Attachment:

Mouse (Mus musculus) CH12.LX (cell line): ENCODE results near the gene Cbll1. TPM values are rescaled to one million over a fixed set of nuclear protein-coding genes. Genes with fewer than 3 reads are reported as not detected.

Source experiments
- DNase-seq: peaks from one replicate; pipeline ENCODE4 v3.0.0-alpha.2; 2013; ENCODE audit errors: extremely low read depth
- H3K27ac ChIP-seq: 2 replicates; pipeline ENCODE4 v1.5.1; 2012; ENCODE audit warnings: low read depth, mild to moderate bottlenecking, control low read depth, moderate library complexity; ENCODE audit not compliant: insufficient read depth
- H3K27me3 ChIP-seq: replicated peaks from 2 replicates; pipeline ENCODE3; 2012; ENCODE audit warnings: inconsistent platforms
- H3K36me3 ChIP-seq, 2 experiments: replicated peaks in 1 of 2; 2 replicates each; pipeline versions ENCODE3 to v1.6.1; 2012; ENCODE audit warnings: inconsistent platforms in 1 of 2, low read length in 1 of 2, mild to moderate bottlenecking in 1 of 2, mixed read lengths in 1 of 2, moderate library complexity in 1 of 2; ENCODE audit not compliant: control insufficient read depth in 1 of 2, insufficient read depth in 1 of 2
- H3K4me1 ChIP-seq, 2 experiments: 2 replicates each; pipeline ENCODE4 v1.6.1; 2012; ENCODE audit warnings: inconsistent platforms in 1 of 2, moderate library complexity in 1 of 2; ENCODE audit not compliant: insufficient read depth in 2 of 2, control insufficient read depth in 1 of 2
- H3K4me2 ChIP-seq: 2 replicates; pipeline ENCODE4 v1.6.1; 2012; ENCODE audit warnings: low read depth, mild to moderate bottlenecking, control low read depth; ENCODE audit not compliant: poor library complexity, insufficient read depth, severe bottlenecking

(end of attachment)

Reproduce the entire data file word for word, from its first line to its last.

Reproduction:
Mouse (Mus musculus) CH12.LX (cell line): ENCODE results near the gene Cbll1. TPM values are rescaled to one million over a fixed set of nuclear protein-coding genes. Genes with fewer than 3 reads are reported as not detected.

Source experiments
- DNase-seq: peaks from one replicate; pipeline ENCODE4 v3.0.0-alpha.2; 2013; ENCODE audit errors: extremely low read depth
- H3K27ac ChIP-seq: 2 replicates; pipeline ENCODE4 v1.5.1; 2012; ENCODE audit warnings: low read depth, mild to moderate bottlenecking, control low read depth, moderate library complexity; ENCODE audit not compliant: insufficient read depth
- H3K27me3 ChIP-seq: replicated peaks from 2 replicates; pipeline ENCODE3; 2012; ENCODE audit warnings: inconsistent platforms
- H3K36me3 ChIP-seq, 2 experiments: replicated peaks in 1 of 2; 2 replicates each; pipeline versions ENCODE3 to v1.6.1; 2012; ENCODE audit warnings: inconsistent platforms in 1 of 2, low read length in 1 of 2, mild to moderate bottlenecking in 1 of 2, mixed read lengths in 1 of 2, moderate library complexity in 1 of 2; ENCODE audit not compliant: control insufficient read depth in 1 of 2, insufficient read depth in 1 of 2
- H3K4me1 ChIP-seq, 2 experiments: 2 replicates each; pipeline ENCODE4 v1.6.1; 2012; ENCODE audit warnings: inconsistent platforms in 1 of 2, moderate library complexity in 1 of 2; ENCODE audit not compliant: insufficient read depth in 2 of 2, control insufficient read depth in 1 of 2
- H3K4me2 ChIP-seq: 2 replicates; pipeline ENCODE4 v1.6.1; 2012; ENCODE audit warnings: low read depth, mild to moderate bottlenecking, control low read depth; ENCODE audit not compliant: poor library complexity, insufficient read depth, severe bottlenecking